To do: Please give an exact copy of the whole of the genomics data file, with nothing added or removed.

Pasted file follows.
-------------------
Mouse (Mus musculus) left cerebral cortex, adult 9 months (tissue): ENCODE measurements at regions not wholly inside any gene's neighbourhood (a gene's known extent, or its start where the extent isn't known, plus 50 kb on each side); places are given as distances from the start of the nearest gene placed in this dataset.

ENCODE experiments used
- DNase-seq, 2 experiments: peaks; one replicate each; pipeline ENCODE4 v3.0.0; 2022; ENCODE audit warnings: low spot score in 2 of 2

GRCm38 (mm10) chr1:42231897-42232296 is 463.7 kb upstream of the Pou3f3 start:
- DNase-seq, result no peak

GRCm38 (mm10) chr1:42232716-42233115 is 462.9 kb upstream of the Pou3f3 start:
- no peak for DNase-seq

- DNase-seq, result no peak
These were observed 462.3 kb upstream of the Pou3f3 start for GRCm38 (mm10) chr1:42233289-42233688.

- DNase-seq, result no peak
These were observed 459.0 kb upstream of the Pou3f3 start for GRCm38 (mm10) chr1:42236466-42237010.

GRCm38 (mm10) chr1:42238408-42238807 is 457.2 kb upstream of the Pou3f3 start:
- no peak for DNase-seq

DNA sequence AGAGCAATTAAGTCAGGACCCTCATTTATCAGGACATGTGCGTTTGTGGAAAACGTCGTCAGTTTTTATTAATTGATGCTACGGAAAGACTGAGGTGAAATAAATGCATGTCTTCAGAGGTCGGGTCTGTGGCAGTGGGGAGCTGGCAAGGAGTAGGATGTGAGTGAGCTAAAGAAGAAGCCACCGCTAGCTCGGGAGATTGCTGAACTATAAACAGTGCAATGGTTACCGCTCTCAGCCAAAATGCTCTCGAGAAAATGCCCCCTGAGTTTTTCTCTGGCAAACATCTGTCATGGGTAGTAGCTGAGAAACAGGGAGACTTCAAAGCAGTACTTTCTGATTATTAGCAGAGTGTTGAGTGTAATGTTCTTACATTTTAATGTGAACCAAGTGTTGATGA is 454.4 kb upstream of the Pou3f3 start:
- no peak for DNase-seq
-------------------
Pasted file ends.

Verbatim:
Mouse (Mus musculus) left cerebral cortex, adult 9 months (tissue): ENCODE measurements at regions not wholly inside any gene's neighbourhood (a gene's known extent, or its start where the extent isn't known, plus 50 kb on each side); places are given as distances from the start of the nearest gene placed in this dataset.

ENCODE experiments used
- DNase-seq, 2 experiments: peaks; one replicate each; pipeline ENCODE4 v3.0.0; 2022; ENCODE audit warnings: low spot score in 2 of 2

GRCm38 (mm10) chr1:42231897-42232296 is 463.7 kb upstream of the Pou3f3 start:
- DNase-seq, result no peak

GRCm38 (mm10) chr1:42232716-42233115 is 462.9 kb upstream of the Pou3f3 start:
- no peak for DNase-seq

- DNase-seq, result no peak
These were observed 462.3 kb upstream of the Pou3f3 start for GRCm38 (mm10) chr1:42233289-42233688.

- DNase-seq, result no peak
These were observed 459.0 kb upstream of the Pou3f3 start for GRCm38 (mm10) chr1:42236466-42237010.

GRCm38 (mm10) chr1:42238408-42238807 is 457.2 kb upstream of the Pou3f3 start:
- no peak for DNase-seq

DNA sequence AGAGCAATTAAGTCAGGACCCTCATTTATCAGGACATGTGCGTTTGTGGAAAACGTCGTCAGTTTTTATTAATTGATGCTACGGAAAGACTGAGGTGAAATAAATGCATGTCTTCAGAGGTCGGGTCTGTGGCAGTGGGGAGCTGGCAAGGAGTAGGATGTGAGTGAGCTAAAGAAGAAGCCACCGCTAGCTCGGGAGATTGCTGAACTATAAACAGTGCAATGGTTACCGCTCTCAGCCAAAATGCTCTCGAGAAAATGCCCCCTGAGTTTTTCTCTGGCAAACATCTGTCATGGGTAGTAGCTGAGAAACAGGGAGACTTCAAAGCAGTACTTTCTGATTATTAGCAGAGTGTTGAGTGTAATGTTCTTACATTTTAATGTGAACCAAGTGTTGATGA is 454.4 kb upstream of the Pou3f3 start:
- no peak for DNase-seq